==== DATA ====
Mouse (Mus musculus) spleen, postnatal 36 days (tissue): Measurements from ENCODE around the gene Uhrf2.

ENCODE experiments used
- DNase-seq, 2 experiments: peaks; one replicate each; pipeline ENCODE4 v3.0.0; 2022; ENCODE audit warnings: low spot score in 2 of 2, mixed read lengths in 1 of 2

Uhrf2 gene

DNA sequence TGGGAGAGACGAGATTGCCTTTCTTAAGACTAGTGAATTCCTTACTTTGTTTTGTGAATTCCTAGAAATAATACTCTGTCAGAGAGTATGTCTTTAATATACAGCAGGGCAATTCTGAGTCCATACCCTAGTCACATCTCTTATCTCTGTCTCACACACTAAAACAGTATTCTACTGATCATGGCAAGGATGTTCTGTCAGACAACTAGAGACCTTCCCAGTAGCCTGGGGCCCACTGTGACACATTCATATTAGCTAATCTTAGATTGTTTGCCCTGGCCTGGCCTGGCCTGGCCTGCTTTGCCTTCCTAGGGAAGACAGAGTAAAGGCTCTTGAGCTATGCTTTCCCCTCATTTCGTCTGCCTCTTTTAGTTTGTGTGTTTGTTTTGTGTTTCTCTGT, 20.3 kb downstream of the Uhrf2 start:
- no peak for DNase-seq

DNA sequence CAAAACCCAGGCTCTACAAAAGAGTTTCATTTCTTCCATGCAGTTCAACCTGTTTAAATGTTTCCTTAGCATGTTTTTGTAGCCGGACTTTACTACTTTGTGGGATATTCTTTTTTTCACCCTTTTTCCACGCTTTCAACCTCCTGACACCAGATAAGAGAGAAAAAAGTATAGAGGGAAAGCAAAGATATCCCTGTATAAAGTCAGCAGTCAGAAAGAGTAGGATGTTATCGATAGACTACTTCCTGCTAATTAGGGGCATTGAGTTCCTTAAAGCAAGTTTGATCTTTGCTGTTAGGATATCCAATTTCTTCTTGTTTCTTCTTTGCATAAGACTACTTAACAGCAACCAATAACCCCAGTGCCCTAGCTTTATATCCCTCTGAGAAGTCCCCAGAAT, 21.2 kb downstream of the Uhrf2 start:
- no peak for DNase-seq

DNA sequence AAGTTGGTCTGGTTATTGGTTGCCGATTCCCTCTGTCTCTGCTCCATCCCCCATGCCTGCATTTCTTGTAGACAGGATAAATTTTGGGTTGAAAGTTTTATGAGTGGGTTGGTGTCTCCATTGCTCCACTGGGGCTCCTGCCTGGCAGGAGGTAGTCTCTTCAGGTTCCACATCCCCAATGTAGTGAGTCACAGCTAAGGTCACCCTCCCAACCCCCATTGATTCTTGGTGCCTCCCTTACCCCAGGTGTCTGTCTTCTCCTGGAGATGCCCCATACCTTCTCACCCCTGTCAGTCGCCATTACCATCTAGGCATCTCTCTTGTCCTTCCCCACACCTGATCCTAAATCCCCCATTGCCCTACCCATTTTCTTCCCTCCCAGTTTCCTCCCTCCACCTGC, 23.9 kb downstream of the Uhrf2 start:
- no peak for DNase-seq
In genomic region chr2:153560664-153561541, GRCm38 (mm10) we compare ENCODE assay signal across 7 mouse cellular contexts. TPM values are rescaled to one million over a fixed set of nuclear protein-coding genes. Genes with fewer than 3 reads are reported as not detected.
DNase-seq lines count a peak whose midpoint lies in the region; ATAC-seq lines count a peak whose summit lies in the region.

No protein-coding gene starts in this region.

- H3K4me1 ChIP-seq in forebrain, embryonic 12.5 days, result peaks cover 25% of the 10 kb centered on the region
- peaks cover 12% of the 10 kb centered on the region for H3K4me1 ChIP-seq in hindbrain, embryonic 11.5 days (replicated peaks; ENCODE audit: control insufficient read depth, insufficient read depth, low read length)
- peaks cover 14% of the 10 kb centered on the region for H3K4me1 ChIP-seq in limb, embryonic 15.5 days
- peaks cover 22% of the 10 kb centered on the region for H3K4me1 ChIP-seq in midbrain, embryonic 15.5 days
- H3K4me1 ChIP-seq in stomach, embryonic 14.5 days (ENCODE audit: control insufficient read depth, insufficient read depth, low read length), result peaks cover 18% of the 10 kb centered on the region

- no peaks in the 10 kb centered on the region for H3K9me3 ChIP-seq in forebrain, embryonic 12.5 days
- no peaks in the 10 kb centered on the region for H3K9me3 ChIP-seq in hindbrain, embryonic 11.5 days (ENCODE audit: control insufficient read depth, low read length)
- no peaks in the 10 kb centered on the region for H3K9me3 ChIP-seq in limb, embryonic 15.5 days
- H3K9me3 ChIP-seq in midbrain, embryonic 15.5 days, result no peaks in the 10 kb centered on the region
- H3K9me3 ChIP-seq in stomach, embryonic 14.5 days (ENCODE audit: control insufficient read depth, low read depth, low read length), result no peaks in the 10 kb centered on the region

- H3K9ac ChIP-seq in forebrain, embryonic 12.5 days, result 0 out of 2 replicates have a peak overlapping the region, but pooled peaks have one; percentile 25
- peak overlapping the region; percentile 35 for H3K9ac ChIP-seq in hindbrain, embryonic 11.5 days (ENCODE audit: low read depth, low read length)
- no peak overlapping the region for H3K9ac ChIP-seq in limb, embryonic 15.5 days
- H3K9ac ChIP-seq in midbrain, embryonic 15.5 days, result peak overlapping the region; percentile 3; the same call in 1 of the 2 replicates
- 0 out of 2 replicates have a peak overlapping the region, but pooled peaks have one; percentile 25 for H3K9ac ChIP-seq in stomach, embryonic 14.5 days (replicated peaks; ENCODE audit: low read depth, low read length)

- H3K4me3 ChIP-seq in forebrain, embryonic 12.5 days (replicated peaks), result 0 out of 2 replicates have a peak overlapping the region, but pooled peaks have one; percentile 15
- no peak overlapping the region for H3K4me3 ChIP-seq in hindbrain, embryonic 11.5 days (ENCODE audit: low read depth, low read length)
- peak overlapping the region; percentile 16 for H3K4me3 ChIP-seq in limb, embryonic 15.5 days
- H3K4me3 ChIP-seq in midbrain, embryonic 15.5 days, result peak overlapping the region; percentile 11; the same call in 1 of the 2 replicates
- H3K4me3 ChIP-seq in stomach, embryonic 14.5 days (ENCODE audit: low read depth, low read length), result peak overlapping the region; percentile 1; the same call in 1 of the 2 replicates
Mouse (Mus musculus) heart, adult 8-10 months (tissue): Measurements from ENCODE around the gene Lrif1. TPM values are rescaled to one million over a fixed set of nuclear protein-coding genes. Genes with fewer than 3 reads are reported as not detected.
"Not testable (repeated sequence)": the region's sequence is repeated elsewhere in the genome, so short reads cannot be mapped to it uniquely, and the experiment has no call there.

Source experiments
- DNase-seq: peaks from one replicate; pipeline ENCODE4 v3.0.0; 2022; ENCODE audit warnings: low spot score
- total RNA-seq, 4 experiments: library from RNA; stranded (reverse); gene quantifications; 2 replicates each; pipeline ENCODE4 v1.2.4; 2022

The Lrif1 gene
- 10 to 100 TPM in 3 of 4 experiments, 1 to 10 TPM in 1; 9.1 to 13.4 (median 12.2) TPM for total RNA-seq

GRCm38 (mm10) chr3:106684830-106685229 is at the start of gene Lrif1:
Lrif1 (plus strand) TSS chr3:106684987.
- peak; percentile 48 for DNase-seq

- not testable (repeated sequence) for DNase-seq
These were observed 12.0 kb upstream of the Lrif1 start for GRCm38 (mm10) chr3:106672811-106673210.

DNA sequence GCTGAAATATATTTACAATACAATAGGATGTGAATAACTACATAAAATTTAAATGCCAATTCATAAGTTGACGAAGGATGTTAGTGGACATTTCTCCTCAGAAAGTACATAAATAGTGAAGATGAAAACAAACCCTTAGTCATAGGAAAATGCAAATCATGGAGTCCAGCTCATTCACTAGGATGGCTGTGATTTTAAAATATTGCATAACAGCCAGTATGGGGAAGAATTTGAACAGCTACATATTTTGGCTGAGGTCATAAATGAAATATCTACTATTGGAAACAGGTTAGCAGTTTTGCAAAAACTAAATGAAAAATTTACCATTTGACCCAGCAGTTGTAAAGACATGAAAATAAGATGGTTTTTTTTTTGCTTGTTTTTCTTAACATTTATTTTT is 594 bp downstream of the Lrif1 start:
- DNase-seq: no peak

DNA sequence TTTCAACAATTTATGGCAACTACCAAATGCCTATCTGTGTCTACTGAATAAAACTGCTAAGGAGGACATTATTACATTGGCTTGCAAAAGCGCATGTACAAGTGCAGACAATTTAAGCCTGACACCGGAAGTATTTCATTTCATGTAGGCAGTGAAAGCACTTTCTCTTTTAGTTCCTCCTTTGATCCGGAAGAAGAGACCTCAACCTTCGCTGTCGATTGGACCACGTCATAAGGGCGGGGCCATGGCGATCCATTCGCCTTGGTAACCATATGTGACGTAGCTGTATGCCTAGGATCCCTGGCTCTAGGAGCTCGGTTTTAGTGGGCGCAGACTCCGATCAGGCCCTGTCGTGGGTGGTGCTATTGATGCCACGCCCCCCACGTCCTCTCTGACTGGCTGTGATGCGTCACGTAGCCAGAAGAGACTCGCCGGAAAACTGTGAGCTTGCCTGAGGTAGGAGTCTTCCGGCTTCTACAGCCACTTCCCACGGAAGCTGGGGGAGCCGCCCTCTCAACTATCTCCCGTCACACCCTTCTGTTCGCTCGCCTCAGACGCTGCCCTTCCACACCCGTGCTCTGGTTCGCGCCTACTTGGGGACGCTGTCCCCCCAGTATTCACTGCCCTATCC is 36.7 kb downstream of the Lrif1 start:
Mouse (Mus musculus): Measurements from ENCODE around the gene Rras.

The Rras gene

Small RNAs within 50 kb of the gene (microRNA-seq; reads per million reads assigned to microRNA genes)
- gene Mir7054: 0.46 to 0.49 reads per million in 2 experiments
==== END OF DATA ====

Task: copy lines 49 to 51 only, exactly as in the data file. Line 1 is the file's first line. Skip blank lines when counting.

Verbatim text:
Mouse (Mus musculus): Measurements from ENCODE around the gene Rras.

The Rras gene

Small RNAs within 50 kb of the gene (microRNA-seq; reads per million reads assigned to microRNA genes)